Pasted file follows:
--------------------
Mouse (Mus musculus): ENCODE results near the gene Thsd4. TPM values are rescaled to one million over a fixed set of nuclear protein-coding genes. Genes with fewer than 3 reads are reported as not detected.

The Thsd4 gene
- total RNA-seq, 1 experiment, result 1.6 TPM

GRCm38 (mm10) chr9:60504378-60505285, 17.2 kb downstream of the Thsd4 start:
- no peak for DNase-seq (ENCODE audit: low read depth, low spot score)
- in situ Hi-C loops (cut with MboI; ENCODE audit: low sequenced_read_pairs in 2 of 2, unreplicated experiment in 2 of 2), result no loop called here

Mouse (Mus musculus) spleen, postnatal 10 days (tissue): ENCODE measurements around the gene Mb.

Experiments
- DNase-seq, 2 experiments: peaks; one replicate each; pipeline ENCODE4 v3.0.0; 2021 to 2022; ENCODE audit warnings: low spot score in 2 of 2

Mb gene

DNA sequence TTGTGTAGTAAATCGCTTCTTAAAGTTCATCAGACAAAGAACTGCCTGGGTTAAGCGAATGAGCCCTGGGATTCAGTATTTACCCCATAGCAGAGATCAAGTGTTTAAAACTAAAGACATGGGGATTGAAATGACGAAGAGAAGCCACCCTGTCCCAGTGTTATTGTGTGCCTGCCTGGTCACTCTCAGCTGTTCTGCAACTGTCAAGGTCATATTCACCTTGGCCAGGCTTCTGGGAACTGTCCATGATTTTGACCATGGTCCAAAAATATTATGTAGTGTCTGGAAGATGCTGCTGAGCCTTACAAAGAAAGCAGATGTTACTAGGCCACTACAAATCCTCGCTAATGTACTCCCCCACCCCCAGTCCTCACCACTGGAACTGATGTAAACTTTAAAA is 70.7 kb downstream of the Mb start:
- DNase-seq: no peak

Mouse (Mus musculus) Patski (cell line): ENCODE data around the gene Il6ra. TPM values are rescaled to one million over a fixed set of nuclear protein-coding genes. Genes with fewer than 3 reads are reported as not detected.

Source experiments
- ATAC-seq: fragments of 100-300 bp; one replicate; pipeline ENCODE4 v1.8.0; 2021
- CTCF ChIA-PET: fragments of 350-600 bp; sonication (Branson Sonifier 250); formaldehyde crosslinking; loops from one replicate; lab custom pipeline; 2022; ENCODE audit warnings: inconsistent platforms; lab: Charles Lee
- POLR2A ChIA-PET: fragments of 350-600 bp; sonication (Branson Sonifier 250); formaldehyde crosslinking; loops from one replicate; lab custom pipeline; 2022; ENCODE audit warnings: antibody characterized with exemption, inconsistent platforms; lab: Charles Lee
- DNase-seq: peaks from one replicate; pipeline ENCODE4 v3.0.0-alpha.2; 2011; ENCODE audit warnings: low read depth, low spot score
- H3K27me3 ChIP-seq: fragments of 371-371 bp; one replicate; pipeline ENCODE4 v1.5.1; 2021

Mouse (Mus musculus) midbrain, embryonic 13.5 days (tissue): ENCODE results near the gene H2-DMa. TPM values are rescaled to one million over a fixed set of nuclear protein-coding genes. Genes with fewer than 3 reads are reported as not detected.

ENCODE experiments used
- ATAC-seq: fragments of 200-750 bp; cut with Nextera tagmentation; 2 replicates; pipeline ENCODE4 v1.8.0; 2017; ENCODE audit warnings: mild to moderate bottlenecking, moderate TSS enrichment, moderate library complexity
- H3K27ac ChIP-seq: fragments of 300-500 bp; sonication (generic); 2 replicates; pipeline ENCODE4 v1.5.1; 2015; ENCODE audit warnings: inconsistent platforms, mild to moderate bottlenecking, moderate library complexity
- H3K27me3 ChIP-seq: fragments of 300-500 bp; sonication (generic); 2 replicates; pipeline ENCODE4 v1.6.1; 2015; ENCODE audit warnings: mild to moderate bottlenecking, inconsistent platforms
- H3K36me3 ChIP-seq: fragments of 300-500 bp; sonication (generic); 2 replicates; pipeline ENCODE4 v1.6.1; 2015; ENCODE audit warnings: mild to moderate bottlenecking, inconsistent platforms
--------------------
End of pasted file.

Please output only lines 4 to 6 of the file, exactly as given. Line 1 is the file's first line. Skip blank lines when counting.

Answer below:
GRCm38 (mm10) chr9:60504378-60505285, 17.2 kb downstream of the Thsd4 start:
- no peak for DNase-seq (ENCODE audit: low read depth, low spot score)
- in situ Hi-C loops (cut with MboI; ENCODE audit: low sequenced_read_pairs in 2 of 2, unreplicated experiment in 2 of 2), result no loop called here